Speed of light and acceleration in general relativity

1. Jan 24, 2016

Rerry

Mentor note: this discussion was split out of a different thread.

The speed of light in a vacuum is constant, but what I would like some information regarding is Black Holes. Does a Black Hole increase the speed of a light photon as it is being pulled into the Event Horizon?

Last edited by a moderator: Jan 25, 2016
2. Jan 25, 2016

jbriggs444

In order to model a black hole, one must be using general relativity. But in general relativity, gravity is not a pull. It is curved space-time. Objects that are freely falling under the influence of gravity are not accelerated. They are following "straight line" trajectories -- geodesics.

If one calculated the speed of light against a locally inertial reference frame (i.e. a reference frame that is freely falling), the result would always be c. That is to say that the speed of light is unchanged by the presence of a black hole. [In general relativity the curvature of space-time can be ignored and the rules of special relativity and inertial frames applied as long as one considers a sufficiently small local region]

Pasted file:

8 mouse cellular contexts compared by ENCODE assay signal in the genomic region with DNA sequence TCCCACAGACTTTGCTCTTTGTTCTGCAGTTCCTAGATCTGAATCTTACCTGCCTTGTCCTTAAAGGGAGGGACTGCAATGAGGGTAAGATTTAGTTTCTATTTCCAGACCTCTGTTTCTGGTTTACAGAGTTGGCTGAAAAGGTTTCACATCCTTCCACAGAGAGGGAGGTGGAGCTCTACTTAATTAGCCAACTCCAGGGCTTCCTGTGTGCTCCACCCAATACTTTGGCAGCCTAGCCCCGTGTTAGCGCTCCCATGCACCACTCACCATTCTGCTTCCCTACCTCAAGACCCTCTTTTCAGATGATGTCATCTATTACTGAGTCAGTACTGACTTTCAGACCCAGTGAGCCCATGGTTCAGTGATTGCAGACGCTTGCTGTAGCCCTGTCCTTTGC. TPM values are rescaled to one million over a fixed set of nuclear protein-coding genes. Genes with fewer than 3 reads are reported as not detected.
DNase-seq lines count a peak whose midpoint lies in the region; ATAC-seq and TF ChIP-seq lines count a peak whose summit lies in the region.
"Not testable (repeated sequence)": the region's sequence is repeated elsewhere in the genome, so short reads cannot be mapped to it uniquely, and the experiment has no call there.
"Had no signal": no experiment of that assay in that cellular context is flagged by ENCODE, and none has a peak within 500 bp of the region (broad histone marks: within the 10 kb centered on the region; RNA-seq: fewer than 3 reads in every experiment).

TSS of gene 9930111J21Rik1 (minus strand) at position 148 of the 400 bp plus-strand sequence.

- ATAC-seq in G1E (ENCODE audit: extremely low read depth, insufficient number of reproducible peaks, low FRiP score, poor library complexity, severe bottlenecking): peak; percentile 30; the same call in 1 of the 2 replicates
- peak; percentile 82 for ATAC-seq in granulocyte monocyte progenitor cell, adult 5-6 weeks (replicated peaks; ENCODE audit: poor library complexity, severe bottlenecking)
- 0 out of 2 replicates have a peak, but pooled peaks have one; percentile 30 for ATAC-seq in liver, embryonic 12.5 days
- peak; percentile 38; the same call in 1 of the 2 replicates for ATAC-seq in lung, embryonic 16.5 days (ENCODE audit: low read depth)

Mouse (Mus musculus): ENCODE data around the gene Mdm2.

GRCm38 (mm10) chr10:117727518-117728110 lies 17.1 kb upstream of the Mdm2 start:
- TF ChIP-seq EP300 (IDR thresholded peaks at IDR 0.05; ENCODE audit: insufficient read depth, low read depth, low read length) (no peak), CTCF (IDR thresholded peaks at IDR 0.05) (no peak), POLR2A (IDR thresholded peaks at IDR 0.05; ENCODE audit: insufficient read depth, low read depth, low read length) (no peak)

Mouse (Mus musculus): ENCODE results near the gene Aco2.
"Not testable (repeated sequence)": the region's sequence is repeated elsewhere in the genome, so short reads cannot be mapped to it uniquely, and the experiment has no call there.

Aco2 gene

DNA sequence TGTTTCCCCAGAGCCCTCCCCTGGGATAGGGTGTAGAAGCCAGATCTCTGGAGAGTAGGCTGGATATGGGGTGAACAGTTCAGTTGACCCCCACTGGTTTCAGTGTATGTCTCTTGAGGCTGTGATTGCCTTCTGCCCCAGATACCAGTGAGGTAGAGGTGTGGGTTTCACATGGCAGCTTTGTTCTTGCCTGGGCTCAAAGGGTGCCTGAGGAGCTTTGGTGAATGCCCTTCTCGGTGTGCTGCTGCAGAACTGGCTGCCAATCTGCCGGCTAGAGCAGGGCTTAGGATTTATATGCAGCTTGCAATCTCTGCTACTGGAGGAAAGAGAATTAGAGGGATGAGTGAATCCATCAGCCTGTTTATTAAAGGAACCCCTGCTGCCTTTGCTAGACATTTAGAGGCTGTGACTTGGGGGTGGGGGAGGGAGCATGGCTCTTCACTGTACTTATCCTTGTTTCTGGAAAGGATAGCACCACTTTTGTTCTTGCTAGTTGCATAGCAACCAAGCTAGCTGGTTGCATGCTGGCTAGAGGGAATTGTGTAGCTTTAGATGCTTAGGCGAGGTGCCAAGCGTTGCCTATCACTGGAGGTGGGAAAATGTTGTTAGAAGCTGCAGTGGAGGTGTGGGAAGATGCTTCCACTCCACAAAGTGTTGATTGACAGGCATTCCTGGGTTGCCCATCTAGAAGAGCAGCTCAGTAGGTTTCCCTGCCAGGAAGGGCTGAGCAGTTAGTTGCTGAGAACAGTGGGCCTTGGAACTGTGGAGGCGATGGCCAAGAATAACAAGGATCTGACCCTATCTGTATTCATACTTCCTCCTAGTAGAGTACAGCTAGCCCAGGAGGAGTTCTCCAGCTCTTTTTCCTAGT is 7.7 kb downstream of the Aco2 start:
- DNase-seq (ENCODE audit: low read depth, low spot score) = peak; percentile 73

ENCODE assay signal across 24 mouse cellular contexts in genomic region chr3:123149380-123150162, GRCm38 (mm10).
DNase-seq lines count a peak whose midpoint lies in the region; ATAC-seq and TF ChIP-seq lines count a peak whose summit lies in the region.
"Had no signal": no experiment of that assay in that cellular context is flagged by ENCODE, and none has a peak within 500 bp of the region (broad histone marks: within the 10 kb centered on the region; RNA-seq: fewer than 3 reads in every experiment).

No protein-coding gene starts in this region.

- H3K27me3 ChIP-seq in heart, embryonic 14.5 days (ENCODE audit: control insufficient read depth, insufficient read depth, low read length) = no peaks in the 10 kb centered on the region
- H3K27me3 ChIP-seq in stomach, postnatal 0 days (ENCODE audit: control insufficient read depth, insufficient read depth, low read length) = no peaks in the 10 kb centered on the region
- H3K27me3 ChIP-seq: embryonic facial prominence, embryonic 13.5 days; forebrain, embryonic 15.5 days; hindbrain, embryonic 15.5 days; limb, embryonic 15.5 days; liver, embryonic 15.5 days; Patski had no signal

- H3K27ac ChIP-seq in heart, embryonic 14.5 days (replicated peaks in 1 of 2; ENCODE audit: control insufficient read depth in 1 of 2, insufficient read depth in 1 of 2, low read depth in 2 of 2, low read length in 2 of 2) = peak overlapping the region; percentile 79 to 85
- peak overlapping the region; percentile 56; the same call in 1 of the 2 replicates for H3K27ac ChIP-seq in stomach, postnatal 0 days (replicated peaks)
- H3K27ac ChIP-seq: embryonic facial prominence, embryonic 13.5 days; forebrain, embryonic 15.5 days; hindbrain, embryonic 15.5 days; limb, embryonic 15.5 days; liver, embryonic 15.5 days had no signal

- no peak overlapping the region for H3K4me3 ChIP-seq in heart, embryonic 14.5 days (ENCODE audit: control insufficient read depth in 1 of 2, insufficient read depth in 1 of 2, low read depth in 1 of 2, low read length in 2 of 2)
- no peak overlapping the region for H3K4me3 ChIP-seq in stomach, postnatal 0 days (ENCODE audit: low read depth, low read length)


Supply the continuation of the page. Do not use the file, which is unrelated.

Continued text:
If one calculates the speed of light using a global frame of reference then the speed of light can be determined to be greater than c. But the speed you calculate depends on the coordinate system you choose. There is no such thing as a global inertial frame in general relativity, no preferred notion of simultaneity at a distance and, accordingly, no unambiguously correct way to specify how the speed of light should be calculated.

3. Jan 25, 2016

Jon Richfield

What on Earth (or in space) is all this about the constancy of speed (such as c) implying constancy of velocity (v)?
Denial of that idea can't be just my ignorance; others already have pointed it out, apparently casting their pearls futilely.